1st layer (substrate layer):
0.1 g of gelatine
2nd layer (blue-sensitive layer):
Blue-sensitive silver halide emulsion (99.5 mol. % chloride, 0.5 mol. % bromide, average grain diameter 0.9 μm) prepared from 0.40 g of AgNO3 with
1.25 g of gelatine
0.30 g of yellow coupler GB 1
0.20 g of yellow coupler GB 2
0.50 g of tricresyl phosphate (TCP)
0.10 g of stabiliser ST-1
0.30 mg of stabiliser ST-2
0.70 mg of sensitiser S-1
3rd layer (interlayer):
1.1 g of gelatine
0.06 g of oxform scavenger O-1
0.06 g of oxform scavenger O-2
0.12 g of TCP
4th layer (green-sensitive layer)
Green-sensitised silver halide emulsion (99.5 mol. % chloride, 0.5 mol. % bromide, average grain diameter 0.47 μm) prepared from 0.25 g of AgNO3 with
0.77 g of gelatine
0.22 g of magenta coupler PP 1
0.30 g of stabiliser ST-3
0.50 mg of stabiliser ST-4
0.20 g of diisooctyl phthalate
0.20 g of dibutyl phthalate
0.70 mg of sensitiser S-2
5th layer (UV protective layer)
1.15 g of gelatine
0.30 g of UV absorber UV-1
0.10 g of UV absorber UV-2
0.06 g of O-1
0.06 g of O-2
0.35 g of diisononyl adipate
6th layer (red-sensitive layer)
Red-sensitised silver halide emulsion (99.5 mol. % chloride, 0.5 mol. % bromide, average grain diameter 0.50 μm) prepared from 0.25 g of AgNO3 with
1.00 g of gelatine
0.46 g of cyan coupler BG 1
0.46 g of TCP
0.60 mg of stabiliser ST-5
0.03 mg of sensitiser S-3
7th layer (UV protective layer)
0.35 g of gelatine
0.15 g of UV 1
0.03 g of UV-2
0.09 g of TCP
8th layer (protective layer)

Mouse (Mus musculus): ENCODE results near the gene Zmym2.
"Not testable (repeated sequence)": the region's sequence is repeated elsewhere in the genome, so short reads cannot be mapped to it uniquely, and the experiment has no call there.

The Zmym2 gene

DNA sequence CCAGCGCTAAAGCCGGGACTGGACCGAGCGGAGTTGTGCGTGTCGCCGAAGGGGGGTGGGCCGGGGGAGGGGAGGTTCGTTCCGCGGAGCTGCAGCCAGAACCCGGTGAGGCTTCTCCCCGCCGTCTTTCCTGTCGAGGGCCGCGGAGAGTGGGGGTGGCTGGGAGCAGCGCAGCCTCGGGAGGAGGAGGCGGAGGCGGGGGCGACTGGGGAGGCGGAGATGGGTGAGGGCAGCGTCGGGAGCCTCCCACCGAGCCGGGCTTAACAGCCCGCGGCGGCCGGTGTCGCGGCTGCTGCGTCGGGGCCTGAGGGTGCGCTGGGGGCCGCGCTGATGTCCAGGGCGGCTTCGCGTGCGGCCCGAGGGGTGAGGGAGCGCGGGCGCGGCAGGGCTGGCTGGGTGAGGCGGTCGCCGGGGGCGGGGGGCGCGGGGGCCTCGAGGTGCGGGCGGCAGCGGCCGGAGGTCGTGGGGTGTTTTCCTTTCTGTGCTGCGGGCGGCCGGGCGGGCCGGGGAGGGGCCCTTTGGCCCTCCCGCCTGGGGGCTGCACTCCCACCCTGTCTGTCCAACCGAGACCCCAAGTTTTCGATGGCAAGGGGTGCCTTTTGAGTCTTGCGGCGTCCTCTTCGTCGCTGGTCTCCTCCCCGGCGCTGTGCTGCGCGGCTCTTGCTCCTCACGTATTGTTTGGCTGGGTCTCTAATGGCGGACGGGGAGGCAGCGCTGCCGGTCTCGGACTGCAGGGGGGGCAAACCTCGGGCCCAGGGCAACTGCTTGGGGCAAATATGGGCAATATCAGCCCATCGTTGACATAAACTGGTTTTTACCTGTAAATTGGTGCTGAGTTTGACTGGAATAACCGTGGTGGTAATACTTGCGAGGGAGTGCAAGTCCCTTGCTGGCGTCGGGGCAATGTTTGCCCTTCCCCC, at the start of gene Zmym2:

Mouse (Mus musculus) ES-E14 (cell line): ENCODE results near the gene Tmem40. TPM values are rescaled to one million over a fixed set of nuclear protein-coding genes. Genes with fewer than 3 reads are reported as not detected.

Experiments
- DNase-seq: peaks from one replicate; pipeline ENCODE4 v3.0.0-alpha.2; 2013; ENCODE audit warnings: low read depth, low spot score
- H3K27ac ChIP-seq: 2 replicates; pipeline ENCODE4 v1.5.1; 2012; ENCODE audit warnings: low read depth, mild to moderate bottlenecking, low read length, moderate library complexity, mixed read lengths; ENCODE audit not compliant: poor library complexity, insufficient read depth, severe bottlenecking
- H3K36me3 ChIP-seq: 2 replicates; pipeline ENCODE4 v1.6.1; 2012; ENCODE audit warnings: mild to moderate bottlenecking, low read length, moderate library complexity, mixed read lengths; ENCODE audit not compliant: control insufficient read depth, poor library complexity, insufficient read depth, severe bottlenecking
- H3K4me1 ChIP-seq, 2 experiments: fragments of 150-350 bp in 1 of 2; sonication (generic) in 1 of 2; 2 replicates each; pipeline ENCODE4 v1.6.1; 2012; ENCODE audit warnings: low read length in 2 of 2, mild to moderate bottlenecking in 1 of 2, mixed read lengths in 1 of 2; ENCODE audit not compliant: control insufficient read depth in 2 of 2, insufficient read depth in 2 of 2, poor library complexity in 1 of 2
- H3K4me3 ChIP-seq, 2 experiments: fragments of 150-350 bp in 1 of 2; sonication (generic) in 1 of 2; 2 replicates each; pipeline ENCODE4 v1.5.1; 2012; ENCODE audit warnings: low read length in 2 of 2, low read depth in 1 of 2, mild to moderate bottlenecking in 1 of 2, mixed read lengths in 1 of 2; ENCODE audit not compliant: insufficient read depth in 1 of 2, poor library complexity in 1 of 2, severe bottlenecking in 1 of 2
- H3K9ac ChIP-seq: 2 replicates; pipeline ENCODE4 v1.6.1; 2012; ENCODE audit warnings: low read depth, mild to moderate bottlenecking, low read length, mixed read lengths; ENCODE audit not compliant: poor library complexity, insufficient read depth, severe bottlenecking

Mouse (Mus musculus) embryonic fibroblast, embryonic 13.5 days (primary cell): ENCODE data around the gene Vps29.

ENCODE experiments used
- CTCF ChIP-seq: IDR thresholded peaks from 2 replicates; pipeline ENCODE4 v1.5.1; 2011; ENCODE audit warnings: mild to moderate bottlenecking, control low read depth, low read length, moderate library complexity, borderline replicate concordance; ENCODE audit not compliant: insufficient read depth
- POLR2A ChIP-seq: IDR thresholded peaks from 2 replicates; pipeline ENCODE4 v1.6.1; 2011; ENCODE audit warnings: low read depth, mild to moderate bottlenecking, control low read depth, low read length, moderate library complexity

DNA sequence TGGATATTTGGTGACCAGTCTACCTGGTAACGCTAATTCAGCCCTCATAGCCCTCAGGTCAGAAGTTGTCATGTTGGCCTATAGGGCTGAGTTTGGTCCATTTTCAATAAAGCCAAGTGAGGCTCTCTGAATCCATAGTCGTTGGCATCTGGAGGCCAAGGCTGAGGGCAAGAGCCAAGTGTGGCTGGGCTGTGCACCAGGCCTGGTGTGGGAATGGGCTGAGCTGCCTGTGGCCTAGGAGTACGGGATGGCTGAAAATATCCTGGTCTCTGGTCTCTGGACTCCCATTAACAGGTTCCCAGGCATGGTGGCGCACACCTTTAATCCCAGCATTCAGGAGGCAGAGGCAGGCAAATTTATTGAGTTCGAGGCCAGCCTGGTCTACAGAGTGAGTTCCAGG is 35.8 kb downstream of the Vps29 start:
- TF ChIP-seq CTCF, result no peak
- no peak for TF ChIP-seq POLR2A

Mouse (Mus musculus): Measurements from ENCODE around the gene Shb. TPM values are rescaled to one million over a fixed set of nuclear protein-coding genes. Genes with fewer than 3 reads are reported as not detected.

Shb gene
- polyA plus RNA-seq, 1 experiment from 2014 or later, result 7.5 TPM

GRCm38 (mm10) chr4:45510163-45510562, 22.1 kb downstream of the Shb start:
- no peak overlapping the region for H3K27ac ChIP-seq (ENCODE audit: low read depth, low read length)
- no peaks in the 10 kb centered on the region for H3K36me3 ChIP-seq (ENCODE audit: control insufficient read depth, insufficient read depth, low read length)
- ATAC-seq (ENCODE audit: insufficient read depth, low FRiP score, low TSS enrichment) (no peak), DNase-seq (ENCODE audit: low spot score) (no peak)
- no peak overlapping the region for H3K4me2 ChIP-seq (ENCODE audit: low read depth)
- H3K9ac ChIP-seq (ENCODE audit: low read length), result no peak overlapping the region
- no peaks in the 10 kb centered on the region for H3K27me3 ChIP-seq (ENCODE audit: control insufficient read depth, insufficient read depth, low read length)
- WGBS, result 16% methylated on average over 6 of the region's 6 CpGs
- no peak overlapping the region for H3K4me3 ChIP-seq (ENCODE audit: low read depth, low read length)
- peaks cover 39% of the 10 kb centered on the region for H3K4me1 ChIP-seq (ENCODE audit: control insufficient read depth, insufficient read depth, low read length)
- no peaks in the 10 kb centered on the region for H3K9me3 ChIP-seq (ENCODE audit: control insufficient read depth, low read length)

0.9 g of gelatine
0.3 g of hardener H 1
0.05 g of optical brightener W-1
0.07 g of polyvinylpyrrolidone
1.2 mg of silicone oil
2.5 mg of polymethyl methacrylate spacers ##STR1##
There are the following differnce with respect to sample 1:
a) UV-1 and UV-2 are omitted from the 5th layer
b) The 7th layer has the following composition:
0.30 g of gelatine and, in specimen 2,
0.60 g of TiO2 (antase, particle size approx. 30 nm, density 3.8 g/cm3 and, in samples 3 and 4, 0.35 and 0.55 g respectively of TiO2 containing iron oxide (3 wt. % Fe2 O3 ; particle size 30 nm) according to DE 43 02 896. The TiO2 of sample 3 has an anatase structure and that of sample 4 a rutile structure. The TiO2 of samples 2 to 4 is coated with 3 wt. % of Al2 O3, relative to TiO2 plus Fe2 O3.
The colour photographic recording materials are exposed through a step wedge. On exposure, additional filters are placed in the beam path of the exposure unit such that the wedge appears neutral at an optical density of D=0.6. The material is additionally exposed through a step wedge, once with a filter which transmits red light, once with a filter which transmits green light and once with a filter which transmits blue light, such that cyan, magenta and yellow colour separations are obtained. The exposed material is processed using the following method:
______________________________________Stage Time Temperature______________________________________Development 45 s 35° C.Bleach/fixing 45 s 35° C.Rinsing 90 s 33° C.______________________________________
The processing baths were prepared in accordance with the following instructions: